Will Kempton, who chairs a "peer review" committee that has been sharply critical of the state's highly controversial bullet train project, sounded a more positive note Monday during testimony to the Assembly Transportation Committee.
Kempton, a veteran transportation executive who is chief executive of the Orange County Transportation Authority, told the committee that the California High-Speed Rail Authority's recently revised business plan answers some of his committee's criticism, but still leaves the project's long-term finances in doubt. The committee is still working on a formal response to the new business plan.
The new plan still proposes to build an initial segment in the San Joaquin Valley but, in response to criticisms from the peer review committee and others, also proposes to link that section to Los Angeles soon thereafter.
Gov. Jerry Brown and the CHSRA are asking the Legislature to appropriate money from a state bond issue that would be combined with federal funds to build the San Joaquin Valley segment, but there's still no firm financing for the extension to Southern California.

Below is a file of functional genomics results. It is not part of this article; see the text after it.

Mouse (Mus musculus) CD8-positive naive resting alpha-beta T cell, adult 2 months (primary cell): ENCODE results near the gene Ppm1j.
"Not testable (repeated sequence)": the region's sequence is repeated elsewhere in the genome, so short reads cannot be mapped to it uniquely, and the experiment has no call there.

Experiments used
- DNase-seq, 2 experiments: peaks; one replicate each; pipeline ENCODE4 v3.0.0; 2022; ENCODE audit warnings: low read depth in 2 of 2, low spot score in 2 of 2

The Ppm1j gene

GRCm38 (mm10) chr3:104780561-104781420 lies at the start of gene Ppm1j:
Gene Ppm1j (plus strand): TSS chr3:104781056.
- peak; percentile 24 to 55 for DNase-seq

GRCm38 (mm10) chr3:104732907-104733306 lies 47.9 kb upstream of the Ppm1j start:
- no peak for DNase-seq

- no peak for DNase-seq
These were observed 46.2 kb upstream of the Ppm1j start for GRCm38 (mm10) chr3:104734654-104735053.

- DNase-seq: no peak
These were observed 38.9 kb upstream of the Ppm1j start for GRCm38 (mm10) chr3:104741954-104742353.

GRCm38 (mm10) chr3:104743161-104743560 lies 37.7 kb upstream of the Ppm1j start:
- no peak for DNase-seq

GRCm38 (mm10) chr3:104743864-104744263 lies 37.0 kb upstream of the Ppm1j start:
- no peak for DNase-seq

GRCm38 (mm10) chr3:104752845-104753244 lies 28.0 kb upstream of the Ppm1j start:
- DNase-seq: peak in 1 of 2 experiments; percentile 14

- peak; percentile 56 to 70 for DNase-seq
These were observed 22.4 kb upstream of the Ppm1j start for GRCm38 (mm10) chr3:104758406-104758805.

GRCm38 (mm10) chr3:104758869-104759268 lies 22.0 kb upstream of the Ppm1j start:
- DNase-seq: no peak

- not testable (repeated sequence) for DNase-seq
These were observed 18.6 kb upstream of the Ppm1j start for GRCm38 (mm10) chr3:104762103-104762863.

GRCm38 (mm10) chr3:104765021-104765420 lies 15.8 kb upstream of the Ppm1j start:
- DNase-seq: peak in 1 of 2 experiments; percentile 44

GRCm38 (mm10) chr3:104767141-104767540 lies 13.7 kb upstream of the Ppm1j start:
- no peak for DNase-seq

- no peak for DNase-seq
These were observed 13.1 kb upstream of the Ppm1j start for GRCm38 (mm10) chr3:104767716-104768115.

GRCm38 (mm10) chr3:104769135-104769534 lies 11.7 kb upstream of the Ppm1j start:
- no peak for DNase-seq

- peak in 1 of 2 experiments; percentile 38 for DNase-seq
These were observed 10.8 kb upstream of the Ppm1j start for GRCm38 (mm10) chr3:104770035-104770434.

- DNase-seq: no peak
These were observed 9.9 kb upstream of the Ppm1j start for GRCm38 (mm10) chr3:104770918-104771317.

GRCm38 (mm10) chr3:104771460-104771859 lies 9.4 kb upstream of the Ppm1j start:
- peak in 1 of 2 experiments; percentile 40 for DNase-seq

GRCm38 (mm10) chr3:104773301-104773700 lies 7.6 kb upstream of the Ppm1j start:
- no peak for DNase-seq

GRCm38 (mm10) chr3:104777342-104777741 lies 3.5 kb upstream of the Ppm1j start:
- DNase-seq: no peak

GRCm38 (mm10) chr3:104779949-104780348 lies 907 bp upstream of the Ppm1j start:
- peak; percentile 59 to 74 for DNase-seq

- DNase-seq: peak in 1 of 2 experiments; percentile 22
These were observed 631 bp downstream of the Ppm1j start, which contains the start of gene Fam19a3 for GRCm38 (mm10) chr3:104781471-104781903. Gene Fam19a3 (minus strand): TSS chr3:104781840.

Kempton cited financing and the lack of a competent project management team as "risk levels" that the Legislature must consider before deciding to appropriate construction funds.
Dan Richard, the CHSRA chairman, told the committee that the management team is being recruited now and reiterated that he and Brown see proceeds of auctioning carbon emission credits under the state's new anti-global warming law as the backup source of financing if more federal money is not available.
But the Legislature's budget analyst and other authorities have questioned whether "cap-and-trade" funds could be legally used for the bullet train.